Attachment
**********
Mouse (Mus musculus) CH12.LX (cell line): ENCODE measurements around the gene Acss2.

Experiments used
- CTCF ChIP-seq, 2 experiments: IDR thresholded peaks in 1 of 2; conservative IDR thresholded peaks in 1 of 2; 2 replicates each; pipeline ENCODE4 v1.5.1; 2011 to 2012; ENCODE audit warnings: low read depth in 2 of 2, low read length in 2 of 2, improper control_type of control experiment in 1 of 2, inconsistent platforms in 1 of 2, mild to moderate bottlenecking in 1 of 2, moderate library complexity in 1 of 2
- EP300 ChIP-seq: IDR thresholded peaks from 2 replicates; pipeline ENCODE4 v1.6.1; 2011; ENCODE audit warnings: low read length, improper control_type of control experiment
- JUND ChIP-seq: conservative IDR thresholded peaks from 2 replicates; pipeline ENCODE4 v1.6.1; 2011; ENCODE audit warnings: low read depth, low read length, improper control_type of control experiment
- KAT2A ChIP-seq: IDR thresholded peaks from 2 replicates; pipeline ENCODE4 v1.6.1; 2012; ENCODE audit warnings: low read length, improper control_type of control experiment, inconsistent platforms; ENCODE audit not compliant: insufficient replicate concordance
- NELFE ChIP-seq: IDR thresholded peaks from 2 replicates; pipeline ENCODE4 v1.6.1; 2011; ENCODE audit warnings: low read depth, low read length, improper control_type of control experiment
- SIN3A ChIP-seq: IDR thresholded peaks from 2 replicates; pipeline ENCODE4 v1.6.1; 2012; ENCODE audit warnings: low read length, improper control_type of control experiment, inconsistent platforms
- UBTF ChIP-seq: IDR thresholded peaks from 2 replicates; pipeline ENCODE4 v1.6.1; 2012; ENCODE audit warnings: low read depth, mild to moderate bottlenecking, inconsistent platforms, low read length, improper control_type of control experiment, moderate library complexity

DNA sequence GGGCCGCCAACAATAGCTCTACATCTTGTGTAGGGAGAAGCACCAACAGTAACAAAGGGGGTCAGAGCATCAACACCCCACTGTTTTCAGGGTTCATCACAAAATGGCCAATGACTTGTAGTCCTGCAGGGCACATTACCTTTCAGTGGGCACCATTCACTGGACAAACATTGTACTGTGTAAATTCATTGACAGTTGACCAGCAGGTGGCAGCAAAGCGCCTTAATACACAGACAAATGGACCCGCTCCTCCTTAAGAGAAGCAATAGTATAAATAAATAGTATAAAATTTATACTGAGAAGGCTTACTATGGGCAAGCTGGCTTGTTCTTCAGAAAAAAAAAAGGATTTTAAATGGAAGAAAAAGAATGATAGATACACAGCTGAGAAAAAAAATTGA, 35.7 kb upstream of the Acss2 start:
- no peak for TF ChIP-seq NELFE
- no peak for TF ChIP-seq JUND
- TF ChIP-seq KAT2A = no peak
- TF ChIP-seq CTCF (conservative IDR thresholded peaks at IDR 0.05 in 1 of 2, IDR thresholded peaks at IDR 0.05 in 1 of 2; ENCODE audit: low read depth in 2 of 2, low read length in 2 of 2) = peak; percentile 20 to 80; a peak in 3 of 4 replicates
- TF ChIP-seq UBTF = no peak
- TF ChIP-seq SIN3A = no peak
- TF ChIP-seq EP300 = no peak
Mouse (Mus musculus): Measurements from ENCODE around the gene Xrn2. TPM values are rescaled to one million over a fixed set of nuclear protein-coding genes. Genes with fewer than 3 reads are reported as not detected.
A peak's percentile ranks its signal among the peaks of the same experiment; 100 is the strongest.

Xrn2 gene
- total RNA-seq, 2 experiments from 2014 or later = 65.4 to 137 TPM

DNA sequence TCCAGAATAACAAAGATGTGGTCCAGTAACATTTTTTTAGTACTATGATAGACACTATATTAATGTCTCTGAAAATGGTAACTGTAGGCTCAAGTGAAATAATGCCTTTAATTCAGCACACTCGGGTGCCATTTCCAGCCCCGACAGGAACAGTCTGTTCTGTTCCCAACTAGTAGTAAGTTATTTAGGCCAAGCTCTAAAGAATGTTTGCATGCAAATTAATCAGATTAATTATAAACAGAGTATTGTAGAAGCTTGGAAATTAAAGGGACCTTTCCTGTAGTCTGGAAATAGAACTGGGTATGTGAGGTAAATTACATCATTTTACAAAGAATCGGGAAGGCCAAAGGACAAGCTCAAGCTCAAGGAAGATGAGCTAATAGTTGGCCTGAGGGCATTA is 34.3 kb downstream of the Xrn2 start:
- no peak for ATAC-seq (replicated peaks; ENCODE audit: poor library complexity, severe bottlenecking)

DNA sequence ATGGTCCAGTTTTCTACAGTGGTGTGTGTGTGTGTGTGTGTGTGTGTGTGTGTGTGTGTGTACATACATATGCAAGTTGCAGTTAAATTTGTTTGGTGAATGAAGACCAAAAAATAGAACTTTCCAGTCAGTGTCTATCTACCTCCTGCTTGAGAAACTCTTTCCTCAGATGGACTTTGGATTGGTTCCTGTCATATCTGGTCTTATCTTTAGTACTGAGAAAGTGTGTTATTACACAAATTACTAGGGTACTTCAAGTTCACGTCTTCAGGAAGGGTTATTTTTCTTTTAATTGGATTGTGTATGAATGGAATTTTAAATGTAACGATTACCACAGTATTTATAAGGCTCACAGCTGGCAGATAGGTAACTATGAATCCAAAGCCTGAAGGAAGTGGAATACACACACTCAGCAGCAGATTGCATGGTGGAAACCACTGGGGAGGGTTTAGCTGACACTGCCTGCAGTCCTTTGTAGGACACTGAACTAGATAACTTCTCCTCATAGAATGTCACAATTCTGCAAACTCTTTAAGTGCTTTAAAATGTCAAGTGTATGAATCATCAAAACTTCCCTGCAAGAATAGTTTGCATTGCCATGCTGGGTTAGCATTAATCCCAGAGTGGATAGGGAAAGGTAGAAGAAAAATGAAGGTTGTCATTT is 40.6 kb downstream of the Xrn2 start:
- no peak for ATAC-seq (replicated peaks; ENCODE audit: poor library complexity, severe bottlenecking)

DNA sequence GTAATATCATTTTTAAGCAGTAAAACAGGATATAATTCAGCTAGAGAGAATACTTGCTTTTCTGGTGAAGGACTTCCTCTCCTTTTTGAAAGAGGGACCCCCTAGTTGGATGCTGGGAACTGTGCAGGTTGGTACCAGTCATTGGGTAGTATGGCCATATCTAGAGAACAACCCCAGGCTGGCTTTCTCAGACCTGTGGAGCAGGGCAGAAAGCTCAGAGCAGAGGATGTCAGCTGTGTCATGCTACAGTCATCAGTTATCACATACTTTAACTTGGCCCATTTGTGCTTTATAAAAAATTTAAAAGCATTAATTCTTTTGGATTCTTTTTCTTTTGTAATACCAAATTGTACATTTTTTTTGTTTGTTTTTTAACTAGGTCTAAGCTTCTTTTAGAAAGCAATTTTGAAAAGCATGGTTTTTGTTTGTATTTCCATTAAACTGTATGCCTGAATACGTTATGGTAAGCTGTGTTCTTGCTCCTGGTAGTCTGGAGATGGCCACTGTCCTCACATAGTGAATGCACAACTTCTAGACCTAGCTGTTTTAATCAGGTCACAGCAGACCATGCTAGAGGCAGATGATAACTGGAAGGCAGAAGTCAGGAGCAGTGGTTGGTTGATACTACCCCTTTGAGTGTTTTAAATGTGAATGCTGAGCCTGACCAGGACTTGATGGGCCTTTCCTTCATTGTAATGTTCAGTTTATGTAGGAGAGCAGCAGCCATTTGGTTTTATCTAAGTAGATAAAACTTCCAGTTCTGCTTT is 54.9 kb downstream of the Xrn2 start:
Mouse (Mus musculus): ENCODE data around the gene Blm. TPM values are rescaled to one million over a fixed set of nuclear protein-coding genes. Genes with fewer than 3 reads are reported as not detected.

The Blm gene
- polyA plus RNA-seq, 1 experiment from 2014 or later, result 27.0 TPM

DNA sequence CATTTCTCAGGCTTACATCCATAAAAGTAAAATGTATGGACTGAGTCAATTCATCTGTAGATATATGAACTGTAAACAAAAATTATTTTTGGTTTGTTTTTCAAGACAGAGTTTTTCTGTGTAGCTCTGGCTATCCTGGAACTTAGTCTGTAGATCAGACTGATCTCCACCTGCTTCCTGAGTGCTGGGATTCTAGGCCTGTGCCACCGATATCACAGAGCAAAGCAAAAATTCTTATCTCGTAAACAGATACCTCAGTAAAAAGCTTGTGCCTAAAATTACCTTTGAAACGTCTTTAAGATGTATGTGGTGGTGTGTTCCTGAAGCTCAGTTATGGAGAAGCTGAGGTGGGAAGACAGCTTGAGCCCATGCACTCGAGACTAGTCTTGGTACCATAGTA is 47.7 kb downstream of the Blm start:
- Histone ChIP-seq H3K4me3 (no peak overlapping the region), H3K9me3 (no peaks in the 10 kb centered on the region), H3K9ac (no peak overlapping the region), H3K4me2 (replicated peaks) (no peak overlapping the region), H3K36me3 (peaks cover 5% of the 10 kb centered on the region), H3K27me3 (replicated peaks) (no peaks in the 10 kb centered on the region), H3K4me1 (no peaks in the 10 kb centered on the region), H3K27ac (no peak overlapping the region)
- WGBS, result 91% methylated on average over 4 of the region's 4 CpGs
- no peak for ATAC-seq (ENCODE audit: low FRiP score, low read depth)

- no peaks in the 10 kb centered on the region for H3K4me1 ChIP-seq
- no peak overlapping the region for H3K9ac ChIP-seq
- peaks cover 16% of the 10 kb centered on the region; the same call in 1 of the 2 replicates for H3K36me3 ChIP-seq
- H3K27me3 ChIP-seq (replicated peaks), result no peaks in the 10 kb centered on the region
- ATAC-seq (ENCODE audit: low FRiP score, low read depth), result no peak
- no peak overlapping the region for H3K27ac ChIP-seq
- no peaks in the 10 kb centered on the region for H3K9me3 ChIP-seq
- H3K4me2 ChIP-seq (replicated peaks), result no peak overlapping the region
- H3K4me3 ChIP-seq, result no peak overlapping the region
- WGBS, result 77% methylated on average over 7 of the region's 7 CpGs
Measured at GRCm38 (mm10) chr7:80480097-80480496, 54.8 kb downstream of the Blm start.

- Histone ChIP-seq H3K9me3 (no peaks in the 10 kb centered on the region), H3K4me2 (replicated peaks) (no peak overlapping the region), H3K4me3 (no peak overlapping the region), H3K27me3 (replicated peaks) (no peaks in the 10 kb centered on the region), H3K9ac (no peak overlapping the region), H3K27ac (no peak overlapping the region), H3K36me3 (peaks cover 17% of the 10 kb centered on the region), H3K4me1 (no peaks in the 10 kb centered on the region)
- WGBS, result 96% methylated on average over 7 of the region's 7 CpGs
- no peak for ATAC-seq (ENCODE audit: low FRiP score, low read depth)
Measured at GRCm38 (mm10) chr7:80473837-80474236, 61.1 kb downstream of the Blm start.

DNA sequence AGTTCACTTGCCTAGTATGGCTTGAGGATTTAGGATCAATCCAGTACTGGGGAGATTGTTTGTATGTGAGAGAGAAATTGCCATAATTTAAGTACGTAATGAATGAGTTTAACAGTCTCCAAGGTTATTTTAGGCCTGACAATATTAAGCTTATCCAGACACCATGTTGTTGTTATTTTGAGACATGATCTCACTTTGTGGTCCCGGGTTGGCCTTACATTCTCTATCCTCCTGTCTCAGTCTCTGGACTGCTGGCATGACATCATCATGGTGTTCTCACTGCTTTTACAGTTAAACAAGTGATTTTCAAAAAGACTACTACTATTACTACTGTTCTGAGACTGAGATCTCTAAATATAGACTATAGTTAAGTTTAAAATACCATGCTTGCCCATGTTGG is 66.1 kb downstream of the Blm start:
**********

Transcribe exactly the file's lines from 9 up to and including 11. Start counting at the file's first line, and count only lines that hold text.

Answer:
- UBTF ChIP-seq: IDR thresholded peaks from 2 replicates; pipeline ENCODE4 v1.6.1; 2012; ENCODE audit warnings: low read depth, mild to moderate bottlenecking, inconsistent platforms, low read length, improper control_type of control experiment, moderate library complexity

DNA sequence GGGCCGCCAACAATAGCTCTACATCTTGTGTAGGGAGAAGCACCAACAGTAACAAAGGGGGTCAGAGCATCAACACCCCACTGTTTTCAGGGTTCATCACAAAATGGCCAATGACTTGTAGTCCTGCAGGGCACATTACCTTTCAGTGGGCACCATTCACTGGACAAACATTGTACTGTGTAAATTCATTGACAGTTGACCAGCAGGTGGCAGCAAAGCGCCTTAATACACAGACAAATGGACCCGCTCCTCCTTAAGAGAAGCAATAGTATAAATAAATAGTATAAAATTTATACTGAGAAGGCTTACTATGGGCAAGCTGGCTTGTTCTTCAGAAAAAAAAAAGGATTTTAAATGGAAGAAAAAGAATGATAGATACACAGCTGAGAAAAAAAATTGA, 35.7 kb upstream of the Acss2 start:
- no peak for TF ChIP-seq NELFE